PAT NEAL: Spill some salmon here

IT WAS ANOTHER tough week in the news. The bad news was the loss of 25,525 salmon smolts that did not survive the March 29 wreck of an Oregon tanker truck that failed to navigate a sharp corner. It rolled on its passenger side, went down a rocky slope and flipped on its roof.

The good news was that the driver suffered only minor injuries and 77,000 of these baby salmon survived and poured out of the wrecked truck and into a creek, where they could continue on their spring migration to the Pacific Ocean, hundreds of miles downstream.

The salmon smolts were to be released in the Imnaha River as part of a federal and state strategy to restore runs of salmon that have been negatively affected by dams.

Sound familiar? It should.

Here in Washington, we’re spending about a million dollars a day removing culverts that theoretically block salmon on top of the $350 million spent on the failed Elwha Dam removal experiment.

To restore the Elwha, the co-managers are planting log jams instead of fish, with predictable results.

The five-year fishing moratorium on the Elwha, first established in 2011, has been extended through 2024.

To illustrate the failures of salmon restoration, let’s compare bag limits for salmon and steelhead on Washington’s coast rivers to fishing opportunities on the inland rivers. It’s not easy.

Here in Washington, we are often left in the dark about what the regulations are. We must buy our license on April Fool’s Day and wait sometimes until July for the fishing regulations, known collectively as “The Fish Cop Employment Security Act,” to be released.

These are often so confusing no two anglers can agree on what the fishing regulations actually are. Some of them defy logic.

For example, for years now, it has been illegal to retain a hatchery Chinook salmon as indicated by a clipped adipose fin, in the Hoh River from opening day, (we’re not sure when that is) until Sept. 1. Usually, the regulations require us to release salmon with an intact adipose fin. Now we must release them all? Last year, and maybe this year too, we could not keep a hatchery summer Coho salmon on the Sol Duc and Quileute Rivers.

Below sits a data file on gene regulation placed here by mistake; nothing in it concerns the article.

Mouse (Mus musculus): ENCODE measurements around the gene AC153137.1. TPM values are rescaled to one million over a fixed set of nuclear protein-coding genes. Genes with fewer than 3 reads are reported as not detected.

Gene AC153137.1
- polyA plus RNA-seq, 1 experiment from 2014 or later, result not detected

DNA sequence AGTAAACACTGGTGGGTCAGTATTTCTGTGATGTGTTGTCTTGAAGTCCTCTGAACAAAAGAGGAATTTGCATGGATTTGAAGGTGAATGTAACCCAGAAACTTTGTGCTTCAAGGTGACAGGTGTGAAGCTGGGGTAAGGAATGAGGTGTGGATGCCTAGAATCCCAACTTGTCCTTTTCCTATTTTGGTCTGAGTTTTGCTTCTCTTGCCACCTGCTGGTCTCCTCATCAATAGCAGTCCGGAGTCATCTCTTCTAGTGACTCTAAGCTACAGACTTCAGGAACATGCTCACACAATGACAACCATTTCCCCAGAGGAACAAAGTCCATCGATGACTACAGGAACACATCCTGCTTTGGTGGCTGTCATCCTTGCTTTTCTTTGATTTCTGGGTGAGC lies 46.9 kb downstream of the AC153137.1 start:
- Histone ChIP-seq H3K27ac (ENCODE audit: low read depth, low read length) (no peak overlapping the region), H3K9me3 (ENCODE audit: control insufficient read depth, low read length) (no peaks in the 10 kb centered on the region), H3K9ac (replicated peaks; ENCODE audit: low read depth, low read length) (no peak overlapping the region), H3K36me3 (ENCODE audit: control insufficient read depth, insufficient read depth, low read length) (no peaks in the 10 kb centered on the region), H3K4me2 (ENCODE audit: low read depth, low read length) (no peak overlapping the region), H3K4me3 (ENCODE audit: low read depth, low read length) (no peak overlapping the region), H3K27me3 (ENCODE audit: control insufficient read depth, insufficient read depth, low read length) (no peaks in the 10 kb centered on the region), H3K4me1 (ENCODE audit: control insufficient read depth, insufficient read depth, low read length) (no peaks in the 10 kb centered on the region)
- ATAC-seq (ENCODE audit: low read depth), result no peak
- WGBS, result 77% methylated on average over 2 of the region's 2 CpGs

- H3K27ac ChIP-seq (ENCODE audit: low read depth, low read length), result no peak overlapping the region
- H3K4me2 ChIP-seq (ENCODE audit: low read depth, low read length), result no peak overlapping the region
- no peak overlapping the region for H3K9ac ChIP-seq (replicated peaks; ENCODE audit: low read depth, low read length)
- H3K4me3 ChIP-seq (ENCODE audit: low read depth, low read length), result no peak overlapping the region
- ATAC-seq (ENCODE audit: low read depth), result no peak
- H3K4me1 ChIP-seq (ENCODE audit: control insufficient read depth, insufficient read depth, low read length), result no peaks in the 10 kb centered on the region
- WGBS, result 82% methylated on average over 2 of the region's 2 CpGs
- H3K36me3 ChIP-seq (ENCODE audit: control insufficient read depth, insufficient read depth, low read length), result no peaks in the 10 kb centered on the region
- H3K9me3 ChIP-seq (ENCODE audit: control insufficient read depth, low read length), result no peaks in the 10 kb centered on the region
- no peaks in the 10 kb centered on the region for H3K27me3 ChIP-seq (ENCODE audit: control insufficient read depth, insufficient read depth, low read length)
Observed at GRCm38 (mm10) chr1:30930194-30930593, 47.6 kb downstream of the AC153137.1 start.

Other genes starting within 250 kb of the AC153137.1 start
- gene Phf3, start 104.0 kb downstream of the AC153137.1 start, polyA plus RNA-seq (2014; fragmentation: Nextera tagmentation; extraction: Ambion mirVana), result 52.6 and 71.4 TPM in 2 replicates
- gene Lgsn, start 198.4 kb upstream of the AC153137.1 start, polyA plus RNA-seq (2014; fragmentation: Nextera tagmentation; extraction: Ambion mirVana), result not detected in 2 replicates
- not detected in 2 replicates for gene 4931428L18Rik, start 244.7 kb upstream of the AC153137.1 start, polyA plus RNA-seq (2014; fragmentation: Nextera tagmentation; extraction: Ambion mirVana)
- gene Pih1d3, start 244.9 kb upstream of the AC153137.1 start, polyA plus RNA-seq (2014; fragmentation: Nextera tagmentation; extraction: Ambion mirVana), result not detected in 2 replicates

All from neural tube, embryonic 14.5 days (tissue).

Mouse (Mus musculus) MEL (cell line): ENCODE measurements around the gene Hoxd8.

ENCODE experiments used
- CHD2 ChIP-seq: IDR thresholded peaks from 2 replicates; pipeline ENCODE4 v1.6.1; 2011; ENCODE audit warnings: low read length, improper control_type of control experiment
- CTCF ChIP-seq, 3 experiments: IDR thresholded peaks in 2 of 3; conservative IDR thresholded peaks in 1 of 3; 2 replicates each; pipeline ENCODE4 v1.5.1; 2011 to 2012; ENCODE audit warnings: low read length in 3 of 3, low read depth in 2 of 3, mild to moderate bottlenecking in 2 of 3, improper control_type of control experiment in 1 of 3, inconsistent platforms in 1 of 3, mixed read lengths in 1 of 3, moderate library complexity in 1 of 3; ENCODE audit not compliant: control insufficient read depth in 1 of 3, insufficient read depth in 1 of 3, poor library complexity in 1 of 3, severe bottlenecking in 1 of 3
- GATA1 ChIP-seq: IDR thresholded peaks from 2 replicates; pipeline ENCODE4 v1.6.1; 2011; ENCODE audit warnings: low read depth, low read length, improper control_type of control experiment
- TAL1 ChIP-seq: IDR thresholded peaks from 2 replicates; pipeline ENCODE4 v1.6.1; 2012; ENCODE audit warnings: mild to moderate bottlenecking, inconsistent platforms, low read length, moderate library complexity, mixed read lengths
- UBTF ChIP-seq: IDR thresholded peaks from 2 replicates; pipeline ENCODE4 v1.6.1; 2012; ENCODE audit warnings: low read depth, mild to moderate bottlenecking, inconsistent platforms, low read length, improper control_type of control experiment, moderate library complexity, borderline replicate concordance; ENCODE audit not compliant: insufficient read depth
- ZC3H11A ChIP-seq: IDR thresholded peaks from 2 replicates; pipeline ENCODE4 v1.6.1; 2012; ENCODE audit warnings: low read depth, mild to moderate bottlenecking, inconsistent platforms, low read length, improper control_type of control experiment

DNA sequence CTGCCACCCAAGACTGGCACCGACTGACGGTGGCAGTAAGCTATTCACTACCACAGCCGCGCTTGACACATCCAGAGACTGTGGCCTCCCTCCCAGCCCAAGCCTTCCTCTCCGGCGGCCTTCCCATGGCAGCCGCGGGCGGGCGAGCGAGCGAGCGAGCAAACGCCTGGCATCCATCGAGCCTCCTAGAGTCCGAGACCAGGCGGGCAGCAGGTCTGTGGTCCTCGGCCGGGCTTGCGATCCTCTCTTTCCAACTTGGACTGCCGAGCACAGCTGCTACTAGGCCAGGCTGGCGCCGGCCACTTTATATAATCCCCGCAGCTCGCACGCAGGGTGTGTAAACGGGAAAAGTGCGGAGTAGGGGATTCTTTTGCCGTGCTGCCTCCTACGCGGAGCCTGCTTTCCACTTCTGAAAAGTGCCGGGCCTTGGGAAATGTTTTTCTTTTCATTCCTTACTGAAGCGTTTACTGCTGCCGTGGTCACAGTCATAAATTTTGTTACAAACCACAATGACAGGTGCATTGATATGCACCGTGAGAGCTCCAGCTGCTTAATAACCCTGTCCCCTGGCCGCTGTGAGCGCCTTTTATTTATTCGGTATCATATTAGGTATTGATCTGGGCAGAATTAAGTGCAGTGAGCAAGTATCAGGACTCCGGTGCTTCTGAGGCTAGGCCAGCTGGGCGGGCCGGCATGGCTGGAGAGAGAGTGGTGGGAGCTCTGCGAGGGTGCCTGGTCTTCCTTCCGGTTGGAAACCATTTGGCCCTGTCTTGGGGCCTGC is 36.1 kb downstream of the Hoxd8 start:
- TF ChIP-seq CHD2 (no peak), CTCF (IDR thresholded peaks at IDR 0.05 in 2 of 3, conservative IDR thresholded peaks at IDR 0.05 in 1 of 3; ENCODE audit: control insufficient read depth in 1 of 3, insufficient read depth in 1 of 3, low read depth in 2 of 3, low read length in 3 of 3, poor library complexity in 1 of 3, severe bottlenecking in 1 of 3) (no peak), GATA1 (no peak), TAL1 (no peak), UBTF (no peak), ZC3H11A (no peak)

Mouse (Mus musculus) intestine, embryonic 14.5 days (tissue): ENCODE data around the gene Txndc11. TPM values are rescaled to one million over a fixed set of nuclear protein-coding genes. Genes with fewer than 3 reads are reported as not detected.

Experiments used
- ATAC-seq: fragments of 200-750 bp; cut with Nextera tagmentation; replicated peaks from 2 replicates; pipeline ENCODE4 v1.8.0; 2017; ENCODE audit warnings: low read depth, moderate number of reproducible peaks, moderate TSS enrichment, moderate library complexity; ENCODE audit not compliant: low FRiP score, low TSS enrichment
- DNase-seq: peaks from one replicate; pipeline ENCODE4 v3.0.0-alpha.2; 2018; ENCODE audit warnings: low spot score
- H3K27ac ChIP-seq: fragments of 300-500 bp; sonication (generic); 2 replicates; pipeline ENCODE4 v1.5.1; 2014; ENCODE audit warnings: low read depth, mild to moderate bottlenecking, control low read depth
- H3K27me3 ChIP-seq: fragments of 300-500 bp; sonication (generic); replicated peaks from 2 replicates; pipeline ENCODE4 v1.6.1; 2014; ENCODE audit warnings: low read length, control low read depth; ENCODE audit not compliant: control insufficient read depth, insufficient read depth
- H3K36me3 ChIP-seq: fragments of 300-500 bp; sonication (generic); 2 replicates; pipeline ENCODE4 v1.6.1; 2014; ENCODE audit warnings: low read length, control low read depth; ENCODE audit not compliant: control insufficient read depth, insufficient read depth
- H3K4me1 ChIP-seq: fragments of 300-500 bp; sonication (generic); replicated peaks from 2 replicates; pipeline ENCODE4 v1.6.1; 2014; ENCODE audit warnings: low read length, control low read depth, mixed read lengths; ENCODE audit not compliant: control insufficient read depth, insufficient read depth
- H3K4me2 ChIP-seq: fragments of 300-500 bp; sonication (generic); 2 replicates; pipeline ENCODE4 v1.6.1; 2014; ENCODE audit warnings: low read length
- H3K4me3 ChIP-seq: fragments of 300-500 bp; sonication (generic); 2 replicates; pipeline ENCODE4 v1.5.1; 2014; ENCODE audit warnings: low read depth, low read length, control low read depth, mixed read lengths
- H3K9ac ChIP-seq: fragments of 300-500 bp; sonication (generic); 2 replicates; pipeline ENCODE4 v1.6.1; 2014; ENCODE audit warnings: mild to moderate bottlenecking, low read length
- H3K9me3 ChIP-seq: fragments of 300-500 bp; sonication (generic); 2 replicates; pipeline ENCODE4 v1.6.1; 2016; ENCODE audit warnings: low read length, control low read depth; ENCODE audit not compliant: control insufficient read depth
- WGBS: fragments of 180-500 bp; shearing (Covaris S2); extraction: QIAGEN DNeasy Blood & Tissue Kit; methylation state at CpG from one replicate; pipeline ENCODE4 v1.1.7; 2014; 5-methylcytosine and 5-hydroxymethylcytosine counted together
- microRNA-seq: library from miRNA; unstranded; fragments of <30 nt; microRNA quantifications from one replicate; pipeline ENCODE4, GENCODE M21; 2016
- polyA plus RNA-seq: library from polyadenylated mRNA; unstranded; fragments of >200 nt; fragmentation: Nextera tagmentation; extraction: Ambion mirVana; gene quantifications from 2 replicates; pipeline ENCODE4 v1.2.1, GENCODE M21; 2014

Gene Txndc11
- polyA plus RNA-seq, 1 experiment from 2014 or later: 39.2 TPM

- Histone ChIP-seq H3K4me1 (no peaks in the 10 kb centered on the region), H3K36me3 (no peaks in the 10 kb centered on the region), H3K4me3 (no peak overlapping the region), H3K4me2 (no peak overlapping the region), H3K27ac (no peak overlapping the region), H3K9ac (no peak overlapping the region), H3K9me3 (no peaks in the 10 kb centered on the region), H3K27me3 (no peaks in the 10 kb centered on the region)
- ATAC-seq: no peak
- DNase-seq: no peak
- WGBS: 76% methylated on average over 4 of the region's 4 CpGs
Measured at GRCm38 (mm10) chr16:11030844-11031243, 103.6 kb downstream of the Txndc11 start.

The Hoh River runs directly into the Pacific Ocean. The Sol Duc runs into the Quileute river, which flows directly into the ocean. The Imnaha River is hundreds of miles from the Pacific, but you are allowed two hatchery Chinook salmon a day.

You can keep salmon in many streams far from the ocean, from the Klickitat in Eastern Washington clear up to the Salmon River in Idaho.

On the Pacific coast of Washington, we are not so lucky.

Here, it seems that the hatcheries don’t bother to clip the adipose fins on many of the fish they release or just forbid us to catch them so the salmon returning to the hatchery can be sold for pet food.

In addition, on the coast there is a false dichotomy between hatchery origin and the so-called wild fish, which, after 120 years of planting hatchery fish, are the feral offspring of hatchery fish.

Hatchery-origin fish are derided as being genetically inferior. But how can they be when they make the same migration as the so-called wild fish?

How can foreign countries like Chile and New Zealand take salmon eggs from our Washington hatcheries and use them to create runs of world-record-size salmon?

All of which makes me wish the fish hatcheries in land-locked Eastern Oregon would spill some salmon here on the Olympic Peninsula.


Pat Neal is a Hoh River fishing and rafting guide and “wilderness gossip columnist” whose column appears here every Wednesday.

He can be reached at 360-683-9867 or by email via